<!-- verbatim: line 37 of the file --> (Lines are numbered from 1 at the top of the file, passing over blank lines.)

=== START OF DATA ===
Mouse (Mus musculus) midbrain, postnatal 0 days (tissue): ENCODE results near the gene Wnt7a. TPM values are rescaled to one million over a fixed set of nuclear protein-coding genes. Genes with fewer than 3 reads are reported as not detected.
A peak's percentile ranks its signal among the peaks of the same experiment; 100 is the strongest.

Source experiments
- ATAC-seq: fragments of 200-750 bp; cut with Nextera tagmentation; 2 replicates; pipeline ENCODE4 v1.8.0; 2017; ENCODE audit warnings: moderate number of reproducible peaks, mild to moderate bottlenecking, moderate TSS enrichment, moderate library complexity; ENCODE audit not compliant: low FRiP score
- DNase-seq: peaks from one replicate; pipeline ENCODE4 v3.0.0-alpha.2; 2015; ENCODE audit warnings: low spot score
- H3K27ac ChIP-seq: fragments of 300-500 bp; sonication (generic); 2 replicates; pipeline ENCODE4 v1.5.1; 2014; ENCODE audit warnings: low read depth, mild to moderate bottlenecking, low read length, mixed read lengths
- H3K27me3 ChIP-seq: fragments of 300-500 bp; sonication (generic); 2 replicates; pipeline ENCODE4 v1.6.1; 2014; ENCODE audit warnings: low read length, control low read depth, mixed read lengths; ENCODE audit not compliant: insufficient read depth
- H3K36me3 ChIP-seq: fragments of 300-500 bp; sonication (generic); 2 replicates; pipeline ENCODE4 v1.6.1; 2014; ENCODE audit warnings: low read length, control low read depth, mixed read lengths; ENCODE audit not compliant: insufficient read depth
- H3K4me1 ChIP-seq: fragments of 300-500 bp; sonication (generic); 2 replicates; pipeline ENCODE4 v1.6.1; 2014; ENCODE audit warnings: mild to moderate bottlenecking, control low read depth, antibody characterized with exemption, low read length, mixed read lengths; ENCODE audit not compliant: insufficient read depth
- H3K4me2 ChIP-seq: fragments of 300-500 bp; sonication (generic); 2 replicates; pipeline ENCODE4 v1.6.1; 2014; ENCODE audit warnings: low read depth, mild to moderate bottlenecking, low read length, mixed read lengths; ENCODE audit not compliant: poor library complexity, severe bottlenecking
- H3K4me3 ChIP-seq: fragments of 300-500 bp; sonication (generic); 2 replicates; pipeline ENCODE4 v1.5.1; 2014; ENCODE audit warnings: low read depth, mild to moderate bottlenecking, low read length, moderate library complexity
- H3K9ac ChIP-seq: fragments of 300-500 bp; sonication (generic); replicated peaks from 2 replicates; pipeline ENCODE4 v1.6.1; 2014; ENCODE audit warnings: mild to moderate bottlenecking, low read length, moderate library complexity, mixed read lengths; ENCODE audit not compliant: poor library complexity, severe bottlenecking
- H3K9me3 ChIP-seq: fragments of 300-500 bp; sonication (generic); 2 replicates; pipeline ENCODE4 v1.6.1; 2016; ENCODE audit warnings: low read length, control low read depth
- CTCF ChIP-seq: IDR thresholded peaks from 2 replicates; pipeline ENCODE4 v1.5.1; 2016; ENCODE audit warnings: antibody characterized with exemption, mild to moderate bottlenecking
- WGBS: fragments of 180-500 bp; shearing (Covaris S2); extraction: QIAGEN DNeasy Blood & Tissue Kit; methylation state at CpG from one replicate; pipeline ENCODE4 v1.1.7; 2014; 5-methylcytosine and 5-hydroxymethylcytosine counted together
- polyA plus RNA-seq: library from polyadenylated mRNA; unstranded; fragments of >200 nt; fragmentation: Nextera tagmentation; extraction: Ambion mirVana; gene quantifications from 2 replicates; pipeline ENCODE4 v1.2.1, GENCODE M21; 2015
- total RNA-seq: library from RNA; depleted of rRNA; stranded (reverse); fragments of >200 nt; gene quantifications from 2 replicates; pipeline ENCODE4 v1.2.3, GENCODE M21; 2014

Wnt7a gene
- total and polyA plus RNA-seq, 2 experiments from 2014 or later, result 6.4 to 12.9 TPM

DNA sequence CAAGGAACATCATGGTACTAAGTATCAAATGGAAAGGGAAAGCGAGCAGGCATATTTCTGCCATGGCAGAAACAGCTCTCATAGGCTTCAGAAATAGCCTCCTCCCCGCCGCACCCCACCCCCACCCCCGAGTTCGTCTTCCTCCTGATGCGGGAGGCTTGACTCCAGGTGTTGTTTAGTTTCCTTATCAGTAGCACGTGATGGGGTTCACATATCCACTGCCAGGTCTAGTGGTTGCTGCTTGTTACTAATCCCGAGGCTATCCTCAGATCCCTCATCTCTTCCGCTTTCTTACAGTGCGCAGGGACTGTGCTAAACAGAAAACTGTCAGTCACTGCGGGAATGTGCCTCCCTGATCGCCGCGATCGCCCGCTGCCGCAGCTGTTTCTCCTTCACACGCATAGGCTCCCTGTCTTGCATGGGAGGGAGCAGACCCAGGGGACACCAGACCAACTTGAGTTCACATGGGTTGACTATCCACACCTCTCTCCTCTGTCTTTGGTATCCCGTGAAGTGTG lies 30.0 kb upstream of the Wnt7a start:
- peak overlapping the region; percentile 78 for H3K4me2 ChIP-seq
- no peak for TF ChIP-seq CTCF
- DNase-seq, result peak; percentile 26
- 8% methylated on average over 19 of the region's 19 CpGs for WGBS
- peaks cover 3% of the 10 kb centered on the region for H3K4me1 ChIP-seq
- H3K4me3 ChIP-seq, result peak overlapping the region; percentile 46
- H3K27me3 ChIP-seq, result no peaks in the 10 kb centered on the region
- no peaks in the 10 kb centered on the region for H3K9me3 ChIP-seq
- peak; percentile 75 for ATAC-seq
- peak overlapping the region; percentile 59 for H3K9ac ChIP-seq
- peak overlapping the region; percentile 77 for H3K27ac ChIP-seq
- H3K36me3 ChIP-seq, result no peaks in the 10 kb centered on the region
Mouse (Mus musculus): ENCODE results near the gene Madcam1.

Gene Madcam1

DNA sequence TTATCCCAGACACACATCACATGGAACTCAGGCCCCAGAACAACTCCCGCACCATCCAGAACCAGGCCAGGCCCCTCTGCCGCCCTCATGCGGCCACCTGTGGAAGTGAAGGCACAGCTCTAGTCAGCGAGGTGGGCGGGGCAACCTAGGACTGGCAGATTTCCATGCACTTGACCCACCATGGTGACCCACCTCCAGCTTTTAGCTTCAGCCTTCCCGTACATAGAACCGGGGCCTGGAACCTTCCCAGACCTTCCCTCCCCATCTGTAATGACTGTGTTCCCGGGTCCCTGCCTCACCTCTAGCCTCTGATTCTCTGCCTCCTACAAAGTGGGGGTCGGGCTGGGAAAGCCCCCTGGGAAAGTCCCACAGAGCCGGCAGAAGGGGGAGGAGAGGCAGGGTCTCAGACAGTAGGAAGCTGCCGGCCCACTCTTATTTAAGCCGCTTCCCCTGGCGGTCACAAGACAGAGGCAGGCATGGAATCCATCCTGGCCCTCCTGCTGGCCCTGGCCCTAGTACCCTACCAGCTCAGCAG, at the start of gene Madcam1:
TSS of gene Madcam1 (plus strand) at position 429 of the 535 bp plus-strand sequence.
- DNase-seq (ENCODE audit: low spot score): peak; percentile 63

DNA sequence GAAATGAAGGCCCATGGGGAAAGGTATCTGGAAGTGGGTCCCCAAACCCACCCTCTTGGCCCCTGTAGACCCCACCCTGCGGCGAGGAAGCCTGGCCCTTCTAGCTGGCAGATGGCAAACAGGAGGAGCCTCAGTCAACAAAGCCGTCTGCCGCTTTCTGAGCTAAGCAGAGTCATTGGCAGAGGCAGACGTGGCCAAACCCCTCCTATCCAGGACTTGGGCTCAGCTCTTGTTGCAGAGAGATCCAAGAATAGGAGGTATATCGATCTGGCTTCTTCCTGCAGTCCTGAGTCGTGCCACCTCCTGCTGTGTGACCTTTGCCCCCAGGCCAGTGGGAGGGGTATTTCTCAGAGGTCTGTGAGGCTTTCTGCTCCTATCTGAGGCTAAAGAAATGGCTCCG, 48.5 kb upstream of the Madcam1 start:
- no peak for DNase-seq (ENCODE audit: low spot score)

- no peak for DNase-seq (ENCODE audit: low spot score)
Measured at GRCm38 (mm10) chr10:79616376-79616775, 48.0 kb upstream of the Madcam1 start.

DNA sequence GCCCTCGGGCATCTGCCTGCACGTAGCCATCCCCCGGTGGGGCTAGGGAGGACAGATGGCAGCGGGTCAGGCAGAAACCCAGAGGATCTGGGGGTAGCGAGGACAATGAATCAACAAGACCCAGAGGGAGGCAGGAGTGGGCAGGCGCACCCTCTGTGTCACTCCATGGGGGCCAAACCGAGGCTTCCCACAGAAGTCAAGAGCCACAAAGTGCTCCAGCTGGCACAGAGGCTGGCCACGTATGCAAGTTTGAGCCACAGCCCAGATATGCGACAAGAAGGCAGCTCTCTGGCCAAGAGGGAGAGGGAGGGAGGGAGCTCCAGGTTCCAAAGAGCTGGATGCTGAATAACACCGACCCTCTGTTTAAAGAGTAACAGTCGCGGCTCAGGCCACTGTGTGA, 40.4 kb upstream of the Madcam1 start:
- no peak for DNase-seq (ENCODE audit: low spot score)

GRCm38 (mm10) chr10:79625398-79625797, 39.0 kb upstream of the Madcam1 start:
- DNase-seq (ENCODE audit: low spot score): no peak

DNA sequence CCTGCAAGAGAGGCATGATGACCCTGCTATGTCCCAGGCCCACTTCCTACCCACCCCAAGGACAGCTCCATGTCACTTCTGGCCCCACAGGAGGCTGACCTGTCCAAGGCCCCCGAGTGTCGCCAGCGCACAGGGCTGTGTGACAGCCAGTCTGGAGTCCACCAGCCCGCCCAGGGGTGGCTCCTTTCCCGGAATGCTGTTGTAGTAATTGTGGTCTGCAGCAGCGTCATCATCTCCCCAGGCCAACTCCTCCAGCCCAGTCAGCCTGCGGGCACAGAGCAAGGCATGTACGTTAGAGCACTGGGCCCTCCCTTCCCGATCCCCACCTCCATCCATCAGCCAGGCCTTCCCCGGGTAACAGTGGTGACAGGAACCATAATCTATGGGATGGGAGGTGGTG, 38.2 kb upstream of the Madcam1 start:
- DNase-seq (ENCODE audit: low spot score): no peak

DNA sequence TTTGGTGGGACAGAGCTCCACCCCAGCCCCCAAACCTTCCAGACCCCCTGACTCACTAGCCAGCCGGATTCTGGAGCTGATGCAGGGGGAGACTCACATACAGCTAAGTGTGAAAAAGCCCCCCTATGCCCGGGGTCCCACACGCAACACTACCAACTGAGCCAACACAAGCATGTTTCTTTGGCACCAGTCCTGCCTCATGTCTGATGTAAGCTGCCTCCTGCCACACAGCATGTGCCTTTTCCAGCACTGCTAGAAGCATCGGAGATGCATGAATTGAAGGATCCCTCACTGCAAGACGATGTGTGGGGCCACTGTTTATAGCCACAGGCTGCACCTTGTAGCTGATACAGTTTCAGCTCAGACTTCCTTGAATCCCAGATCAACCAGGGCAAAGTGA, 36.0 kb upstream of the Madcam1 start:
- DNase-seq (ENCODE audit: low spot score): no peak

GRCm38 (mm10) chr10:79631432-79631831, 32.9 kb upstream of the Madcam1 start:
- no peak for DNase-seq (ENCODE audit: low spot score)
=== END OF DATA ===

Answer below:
- DNase-seq (ENCODE audit: low spot score): peak; percentile 63